Donald Trump’s private daily schedules, leaked by a “a White House source” to the political site Axios which published them on Sunday, show that in the past three months, Trump has spent nearly 300 hours of his working days doing no identifiable work.
Covering almost every day from November 7 of 2018 to February 1 of this year, according to Axios, the schedules show that Trump “usually spends the first 5 hours of the day in Executive Time.”
“Executive Time,” according to Politico, is “a euphemism for the unstructured time Trump spends tweeting, phoning friends and watching television.” If Trump is performing any presidential duties or functions during that time — totaling 297 hours in the period covered by the leaked schedules, they are not noted on the official private schedules.
However, Matt Gertz — a senior fellow at Media Matters For America — said on his Twitter account that his research showed what Trump was likely doing during many of the nearly 300 hours of “Executive Time” recorded on the documents, “live-tweeting Fox News shows, which led him into a government shutdown.”
In a report for the Daily Beast, Gertz correlated opinions and supposed information conveyed on Fox News morning broadcasts with Trump’s own Twitter posts.
— Daniel Dale (@ddale8) February 3, 2019
Gertz reports that he “tracked several hundred of the president’s often-hyperaggressive tweets back to particular segments on Fox News and its sister network, Fox Business, that caught the president’s eye.”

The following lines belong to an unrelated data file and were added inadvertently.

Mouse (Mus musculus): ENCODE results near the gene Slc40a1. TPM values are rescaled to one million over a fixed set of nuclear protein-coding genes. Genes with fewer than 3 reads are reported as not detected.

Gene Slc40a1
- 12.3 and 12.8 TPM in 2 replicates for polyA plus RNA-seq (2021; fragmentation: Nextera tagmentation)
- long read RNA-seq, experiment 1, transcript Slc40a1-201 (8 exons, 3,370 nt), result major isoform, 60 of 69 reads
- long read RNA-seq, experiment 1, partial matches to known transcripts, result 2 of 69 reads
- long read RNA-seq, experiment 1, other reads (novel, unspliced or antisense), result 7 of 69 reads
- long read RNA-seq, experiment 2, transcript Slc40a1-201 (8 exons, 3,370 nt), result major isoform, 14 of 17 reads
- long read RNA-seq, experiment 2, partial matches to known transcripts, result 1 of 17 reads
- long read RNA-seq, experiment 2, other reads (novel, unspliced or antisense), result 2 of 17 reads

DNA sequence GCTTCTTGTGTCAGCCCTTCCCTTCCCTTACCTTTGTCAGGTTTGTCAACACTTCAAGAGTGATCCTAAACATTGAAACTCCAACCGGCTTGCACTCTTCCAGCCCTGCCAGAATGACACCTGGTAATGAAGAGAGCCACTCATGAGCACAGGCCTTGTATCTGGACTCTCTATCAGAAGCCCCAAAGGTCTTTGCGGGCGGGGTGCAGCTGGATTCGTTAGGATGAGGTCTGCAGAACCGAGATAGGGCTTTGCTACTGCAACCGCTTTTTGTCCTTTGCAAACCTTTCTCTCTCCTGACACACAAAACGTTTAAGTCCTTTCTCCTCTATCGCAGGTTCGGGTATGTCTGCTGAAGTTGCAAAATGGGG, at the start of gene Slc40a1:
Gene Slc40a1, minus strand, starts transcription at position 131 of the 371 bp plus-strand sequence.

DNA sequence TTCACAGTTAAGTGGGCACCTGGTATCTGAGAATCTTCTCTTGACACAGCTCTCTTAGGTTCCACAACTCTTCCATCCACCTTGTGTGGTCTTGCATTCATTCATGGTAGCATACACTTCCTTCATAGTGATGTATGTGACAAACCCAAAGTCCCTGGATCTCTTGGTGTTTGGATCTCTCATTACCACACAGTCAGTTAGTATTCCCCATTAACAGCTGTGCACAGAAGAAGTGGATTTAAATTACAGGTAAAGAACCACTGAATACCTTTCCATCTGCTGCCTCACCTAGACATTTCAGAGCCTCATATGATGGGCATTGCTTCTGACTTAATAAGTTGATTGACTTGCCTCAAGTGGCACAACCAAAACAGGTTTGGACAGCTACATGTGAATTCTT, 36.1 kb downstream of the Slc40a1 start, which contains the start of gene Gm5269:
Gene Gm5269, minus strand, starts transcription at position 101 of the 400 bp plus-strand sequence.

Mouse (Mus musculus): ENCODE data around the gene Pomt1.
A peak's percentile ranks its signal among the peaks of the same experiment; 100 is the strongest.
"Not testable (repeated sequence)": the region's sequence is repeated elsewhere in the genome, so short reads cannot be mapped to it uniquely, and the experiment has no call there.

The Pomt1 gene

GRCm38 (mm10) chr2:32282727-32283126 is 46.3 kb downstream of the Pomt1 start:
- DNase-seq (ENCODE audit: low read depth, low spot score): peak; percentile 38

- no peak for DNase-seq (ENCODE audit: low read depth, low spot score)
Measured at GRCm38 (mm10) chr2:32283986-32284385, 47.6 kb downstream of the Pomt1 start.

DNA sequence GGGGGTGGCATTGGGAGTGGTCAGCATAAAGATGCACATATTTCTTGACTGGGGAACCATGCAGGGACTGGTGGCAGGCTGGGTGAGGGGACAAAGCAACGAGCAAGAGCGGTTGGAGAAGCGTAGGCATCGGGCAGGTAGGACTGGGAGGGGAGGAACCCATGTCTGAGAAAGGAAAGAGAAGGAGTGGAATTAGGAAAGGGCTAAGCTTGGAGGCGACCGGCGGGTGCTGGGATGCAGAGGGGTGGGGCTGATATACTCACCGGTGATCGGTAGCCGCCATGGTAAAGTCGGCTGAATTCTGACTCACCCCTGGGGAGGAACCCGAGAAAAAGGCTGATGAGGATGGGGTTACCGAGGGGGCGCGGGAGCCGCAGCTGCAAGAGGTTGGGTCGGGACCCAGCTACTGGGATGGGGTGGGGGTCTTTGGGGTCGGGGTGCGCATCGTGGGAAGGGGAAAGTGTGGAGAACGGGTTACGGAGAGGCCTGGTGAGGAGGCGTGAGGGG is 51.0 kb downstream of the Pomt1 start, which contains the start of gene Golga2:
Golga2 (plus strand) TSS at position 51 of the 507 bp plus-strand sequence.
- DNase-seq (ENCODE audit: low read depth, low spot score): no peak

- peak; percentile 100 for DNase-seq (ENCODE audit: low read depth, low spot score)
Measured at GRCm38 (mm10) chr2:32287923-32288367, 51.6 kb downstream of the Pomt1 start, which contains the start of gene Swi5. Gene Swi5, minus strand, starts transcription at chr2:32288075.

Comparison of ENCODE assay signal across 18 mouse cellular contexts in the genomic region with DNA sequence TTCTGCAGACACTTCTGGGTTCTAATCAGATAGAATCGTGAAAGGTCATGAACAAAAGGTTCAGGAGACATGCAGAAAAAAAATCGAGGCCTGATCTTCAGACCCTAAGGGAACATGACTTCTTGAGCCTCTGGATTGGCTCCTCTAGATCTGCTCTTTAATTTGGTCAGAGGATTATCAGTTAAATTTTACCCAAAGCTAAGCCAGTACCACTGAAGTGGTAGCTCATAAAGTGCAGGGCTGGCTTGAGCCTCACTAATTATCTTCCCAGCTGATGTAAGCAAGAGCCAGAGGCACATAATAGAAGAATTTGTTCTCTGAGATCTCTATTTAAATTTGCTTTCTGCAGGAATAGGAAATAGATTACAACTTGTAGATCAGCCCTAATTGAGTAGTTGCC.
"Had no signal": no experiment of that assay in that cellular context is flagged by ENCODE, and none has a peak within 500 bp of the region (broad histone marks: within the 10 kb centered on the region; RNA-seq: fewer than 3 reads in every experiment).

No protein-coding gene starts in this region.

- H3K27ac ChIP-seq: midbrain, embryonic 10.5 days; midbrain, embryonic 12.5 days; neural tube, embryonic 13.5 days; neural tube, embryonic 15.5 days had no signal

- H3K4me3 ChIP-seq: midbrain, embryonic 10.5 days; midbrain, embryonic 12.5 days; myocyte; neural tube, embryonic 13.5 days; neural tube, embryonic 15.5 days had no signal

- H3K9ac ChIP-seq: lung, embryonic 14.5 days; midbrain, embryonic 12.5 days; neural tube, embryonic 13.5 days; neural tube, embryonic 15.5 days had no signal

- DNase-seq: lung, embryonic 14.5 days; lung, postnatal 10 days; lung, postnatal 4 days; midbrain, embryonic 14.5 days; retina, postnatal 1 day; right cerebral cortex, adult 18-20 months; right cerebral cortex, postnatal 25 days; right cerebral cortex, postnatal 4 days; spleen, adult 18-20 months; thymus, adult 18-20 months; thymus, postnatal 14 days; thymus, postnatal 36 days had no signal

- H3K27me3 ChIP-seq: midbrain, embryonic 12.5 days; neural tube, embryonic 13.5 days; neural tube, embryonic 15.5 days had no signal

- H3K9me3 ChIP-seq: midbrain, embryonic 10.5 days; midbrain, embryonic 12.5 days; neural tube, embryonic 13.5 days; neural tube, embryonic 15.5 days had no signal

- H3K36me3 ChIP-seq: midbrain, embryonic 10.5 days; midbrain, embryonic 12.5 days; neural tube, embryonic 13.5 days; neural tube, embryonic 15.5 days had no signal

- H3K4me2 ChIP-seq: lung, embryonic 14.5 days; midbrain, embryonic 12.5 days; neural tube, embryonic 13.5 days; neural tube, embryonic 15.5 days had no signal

Gertz says that he has linked Trump’s decision to cause the recent government shutdown to statements made on the morning Fox & Friends program, which Trump is know to watch frequently, making the decision after the show’s co-anchor Steve Doocy said on the air that “If there’s not a shutdown, he’s going to look like a loser.”
The leaked schedules show that from November 7 to February 1, Trump spent only 77 hours in meetings, just under 25 percent of the amount of time Trump spent in “Executive Time.” He also spent 51 hours traveling but only 39 hours having lunch.
Axios also compared Trump’s schedules to those of recent presidents, finding a sharp contrast with his two predecessors, Barack Obama and George W. Bush, both of whom were “disciplined” and “punctual,” according to an Axios review of their schedules. Bush would typically rise at 5:45 a.m. and start his work day in the Oval Office one hour later, after breakfast with his wife, Laura Bush.
Bush also “rarely watched TV in the West Wing,” unlike Trump, Axios reported.
Obama arrived in the Oval Office on most days at 9 a.m., but would typically take at least six meetings every day — not including regularly scheduled intelligence and economic briefings. “There were unscheduled blocks of time, but they were a rare occurrence, and usually leading into bigger moments — foreign trips, State of the Union, etc.,” Obama’s deputy chief of staff for operations, Alyssa Mastromonaco, told Axios.